I’ve started doing more of these shows -- it’s become kind of an informal tradition, actually -- over the last few years. It kind of started in New York, or the Northeast realm, when I was asked to play one of these one-off solo shows around Christmas. And it turns out I’ve been doing it every year since 2006. Every year, it gets bigger, and this year, we added West Coast shows, too. It’s just taken on a life of its own. And it’s been thrilling. It’s great that there’s already an automatic festivity in the air because of the holidays. But it’s an experiment: You never know what’s going to happen. There are definitely pros and cons, but it’s exciting.
DL: Are solo shows more difficult to play or ultimately more rewarding?
AWK: It’s an unpredictable, vulnerable position to put myself in. I get very charged up. It’s a freaky, scary feeling when you’re up there without the full band. But it does give it a lot more room for other people to get involved with the show. It’s really not so much a concert as it is a "presentation." It’s more of a party atmosphere, where everyone there can feel included, and that’s really important to me. But, yes, it’s definitely a challenge. It’s a good challenge, though. It's unpredictable. We’re gonna make it up together. When you’re up there in a band setting, with eight of your best friends, you have a sense of security vs. these shows, when I’m up there with just one guy named Blakey Boy.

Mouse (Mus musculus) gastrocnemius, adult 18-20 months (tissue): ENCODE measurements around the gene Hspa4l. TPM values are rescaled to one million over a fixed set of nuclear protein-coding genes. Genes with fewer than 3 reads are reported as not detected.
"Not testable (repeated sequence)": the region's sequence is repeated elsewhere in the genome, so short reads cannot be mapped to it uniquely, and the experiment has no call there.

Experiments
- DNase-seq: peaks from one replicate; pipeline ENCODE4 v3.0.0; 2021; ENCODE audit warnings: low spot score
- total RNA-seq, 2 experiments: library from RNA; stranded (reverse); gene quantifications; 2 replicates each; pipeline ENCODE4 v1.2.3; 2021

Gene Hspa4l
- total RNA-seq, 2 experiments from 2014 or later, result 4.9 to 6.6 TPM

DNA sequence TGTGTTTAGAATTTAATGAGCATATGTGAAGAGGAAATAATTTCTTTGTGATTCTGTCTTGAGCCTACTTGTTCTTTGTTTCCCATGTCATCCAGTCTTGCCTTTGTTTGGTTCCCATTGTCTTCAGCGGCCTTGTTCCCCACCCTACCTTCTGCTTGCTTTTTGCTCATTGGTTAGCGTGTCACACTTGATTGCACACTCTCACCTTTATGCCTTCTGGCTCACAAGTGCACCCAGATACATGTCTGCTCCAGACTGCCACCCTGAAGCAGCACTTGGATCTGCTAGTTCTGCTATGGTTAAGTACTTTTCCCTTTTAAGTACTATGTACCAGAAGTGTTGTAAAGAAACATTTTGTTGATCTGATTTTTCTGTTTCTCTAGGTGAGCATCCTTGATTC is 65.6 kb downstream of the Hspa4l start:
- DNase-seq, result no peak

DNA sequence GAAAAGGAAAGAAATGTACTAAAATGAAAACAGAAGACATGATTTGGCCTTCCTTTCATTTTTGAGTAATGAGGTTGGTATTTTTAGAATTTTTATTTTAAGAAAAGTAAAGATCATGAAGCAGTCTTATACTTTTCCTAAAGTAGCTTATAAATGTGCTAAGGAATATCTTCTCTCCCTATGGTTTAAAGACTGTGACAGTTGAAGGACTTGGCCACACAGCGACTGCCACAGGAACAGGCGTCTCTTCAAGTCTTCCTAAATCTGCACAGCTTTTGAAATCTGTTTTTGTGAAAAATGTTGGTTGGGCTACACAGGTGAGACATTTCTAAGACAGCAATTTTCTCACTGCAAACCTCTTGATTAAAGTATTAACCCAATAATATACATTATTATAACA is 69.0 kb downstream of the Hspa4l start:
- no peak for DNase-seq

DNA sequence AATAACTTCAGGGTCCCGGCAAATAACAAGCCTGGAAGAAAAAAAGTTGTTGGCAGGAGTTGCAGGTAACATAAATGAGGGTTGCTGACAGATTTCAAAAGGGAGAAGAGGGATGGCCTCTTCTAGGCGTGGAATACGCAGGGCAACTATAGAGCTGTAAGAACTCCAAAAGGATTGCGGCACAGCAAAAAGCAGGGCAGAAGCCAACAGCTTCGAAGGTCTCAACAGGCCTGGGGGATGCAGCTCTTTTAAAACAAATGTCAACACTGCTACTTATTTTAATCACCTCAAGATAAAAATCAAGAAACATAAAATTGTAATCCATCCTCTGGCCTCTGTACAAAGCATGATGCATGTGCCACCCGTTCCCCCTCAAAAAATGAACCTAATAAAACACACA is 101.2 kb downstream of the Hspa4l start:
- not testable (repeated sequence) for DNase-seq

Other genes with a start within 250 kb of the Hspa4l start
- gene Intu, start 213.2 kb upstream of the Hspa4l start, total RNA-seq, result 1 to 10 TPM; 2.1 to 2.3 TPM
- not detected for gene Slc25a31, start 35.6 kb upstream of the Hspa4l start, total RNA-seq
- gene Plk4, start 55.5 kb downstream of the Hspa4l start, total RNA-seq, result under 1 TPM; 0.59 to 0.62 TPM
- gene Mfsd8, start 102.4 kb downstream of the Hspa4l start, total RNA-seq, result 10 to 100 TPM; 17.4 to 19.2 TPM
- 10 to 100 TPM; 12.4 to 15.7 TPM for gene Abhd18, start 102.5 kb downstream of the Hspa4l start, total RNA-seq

DL: Who’s Blakey Boy?
AWK: Blakey Boy is my right-hand man. He’ll be up there prancing, dancing, caterwauling -- setting the tone! He showcases the style in which we like to party, with the dancing, the singing along -- the closest I can compare these shows to is basically hanging out with your friends at a house, singing songs and having a great time with your buds. The shows will get as charged up as we can make it, and the music actually translates really well to just me and a keyboard. It’s just easy to get into. The energy comes from the music and being together.
DL: Do you ever get tired of playing your most well-known songs, like "Party Hard," off I Get Wet?
AWK: No, definitely not. There have been times where I’ve been physically worn down, where I’ve just done a ton of head-banging, marching and hollering. But, much to my surprise, I’ve enjoyed playing these songs more and more over the years.